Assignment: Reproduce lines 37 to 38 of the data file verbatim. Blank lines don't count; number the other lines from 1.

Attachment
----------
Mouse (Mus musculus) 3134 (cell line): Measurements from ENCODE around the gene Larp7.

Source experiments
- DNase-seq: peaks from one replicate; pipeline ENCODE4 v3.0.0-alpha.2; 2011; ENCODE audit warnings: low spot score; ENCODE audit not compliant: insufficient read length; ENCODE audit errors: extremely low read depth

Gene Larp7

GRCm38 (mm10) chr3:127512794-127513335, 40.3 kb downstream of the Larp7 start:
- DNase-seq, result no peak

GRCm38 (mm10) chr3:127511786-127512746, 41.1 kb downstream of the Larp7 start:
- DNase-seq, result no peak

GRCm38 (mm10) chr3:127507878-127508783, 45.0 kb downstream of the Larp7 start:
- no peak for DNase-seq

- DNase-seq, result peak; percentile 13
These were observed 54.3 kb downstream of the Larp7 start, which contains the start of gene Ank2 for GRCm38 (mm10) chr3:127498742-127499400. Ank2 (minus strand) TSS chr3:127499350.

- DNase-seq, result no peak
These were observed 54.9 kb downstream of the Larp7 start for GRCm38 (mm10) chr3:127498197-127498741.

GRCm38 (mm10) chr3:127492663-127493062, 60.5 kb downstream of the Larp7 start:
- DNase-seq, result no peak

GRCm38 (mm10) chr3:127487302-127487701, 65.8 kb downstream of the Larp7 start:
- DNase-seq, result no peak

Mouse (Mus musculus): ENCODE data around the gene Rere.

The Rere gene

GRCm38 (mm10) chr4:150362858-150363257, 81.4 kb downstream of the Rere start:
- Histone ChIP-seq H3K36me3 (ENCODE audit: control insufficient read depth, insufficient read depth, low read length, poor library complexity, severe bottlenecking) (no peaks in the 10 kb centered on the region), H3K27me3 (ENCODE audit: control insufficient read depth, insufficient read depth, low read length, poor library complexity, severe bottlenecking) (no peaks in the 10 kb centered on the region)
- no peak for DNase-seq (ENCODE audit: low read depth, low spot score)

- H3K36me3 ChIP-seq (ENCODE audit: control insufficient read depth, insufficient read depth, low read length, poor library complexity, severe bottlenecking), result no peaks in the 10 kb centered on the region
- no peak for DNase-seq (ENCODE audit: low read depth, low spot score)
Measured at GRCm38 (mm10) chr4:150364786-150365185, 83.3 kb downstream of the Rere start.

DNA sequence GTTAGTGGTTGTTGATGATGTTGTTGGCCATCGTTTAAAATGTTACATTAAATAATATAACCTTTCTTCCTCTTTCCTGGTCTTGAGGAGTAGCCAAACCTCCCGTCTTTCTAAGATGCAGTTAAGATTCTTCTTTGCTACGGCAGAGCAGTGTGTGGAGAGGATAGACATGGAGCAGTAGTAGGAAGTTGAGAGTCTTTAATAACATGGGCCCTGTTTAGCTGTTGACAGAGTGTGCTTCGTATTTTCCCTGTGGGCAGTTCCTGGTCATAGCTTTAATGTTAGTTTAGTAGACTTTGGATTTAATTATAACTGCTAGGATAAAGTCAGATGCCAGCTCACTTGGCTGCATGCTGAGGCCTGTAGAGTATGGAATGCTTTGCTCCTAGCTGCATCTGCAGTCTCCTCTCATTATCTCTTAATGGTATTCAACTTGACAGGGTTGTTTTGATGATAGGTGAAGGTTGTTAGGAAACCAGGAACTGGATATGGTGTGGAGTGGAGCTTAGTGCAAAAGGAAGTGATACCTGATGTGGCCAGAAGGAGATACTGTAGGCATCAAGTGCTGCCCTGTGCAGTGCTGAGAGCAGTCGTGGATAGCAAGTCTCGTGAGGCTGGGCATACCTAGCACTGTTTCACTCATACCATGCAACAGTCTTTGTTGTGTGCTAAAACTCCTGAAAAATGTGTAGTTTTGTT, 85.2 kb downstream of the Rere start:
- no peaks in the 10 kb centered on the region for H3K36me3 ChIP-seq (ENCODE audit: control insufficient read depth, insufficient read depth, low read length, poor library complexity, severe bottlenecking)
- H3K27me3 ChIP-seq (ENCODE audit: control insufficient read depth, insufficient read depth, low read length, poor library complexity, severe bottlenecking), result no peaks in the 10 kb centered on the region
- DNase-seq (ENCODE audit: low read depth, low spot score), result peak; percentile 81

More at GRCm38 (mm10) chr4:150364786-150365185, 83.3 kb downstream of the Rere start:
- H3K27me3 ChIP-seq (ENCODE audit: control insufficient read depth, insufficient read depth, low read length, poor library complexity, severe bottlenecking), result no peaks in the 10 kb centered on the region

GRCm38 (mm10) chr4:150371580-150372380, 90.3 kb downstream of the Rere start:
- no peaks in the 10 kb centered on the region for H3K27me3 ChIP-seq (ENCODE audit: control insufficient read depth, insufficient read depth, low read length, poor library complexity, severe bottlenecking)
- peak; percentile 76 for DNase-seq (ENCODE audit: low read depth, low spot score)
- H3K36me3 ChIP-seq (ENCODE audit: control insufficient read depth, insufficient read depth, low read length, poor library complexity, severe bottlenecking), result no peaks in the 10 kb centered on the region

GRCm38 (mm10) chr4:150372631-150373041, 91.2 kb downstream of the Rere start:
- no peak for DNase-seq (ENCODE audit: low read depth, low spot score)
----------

GRCm38 (mm10) chr4:150372631-150373041, 91.2 kb downstream of the Rere start:
- no peak for DNase-seq (ENCODE audit: low read depth, low spot score)